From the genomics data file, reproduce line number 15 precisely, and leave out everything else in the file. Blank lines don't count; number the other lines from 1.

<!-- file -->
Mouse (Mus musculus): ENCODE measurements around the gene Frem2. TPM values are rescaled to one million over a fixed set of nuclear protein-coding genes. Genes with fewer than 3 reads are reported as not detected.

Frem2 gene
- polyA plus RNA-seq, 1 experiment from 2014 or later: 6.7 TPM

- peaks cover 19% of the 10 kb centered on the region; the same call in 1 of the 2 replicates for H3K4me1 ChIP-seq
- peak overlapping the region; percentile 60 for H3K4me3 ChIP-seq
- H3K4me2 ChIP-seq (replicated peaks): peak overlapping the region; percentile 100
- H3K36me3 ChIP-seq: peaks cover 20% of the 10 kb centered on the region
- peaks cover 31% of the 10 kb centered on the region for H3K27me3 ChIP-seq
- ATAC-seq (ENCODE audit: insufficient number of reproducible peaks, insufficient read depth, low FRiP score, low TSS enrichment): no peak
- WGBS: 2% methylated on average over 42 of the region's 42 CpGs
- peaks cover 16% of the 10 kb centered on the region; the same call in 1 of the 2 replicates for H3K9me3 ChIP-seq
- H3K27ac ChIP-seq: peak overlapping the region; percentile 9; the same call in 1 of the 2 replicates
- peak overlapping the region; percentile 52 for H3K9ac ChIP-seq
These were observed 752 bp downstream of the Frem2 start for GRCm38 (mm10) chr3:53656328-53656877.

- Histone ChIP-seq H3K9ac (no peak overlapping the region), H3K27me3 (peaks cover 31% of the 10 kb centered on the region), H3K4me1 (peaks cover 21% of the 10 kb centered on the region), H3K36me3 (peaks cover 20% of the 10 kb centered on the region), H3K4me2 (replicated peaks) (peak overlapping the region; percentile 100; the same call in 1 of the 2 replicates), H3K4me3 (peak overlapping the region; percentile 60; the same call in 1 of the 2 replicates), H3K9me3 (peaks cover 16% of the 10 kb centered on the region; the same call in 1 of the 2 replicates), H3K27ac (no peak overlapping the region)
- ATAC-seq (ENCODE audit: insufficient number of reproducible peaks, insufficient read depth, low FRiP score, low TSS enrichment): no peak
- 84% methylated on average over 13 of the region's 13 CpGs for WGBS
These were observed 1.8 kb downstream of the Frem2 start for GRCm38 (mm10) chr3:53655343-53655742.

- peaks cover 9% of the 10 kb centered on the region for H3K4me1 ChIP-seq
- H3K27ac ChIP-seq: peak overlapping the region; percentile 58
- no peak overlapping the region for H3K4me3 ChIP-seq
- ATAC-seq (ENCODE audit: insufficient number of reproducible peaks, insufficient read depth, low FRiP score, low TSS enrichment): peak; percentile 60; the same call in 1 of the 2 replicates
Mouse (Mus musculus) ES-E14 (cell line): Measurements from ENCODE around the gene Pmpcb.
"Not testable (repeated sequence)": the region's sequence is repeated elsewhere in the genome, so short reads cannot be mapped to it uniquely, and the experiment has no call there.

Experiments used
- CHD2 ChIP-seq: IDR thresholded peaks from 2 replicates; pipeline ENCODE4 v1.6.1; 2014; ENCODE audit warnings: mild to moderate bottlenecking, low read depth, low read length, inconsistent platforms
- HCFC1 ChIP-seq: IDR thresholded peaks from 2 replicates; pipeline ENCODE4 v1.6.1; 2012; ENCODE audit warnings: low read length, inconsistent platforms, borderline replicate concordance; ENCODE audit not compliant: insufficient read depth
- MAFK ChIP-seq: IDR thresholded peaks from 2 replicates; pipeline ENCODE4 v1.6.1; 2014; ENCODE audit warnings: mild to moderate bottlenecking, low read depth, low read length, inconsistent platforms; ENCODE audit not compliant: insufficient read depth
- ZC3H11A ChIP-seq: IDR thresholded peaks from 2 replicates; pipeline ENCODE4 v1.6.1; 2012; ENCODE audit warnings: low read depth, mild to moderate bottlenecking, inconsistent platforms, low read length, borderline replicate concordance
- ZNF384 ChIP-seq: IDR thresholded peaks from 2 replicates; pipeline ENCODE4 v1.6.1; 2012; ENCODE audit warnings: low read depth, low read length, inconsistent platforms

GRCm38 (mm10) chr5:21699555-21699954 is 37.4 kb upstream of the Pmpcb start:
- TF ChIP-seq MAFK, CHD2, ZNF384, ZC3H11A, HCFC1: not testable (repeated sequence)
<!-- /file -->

- Histone ChIP-seq H3K9ac (no peak overlapping the region), H3K27me3 (peaks cover 31% of the 10 kb centered on the region), H3K4me1 (peaks cover 21% of the 10 kb centered on the region), H3K36me3 (peaks cover 20% of the 10 kb centered on the region), H3K4me2 (replicated peaks) (peak overlapping the region; percentile 100; the same call in 1 of the 2 replicates), H3K4me3 (peak overlapping the region; percentile 60; the same call in 1 of the 2 replicates), H3K9me3 (peaks cover 16% of the 10 kb centered on the region; the same call in 1 of the 2 replicates), H3K27ac (no peak overlapping the region)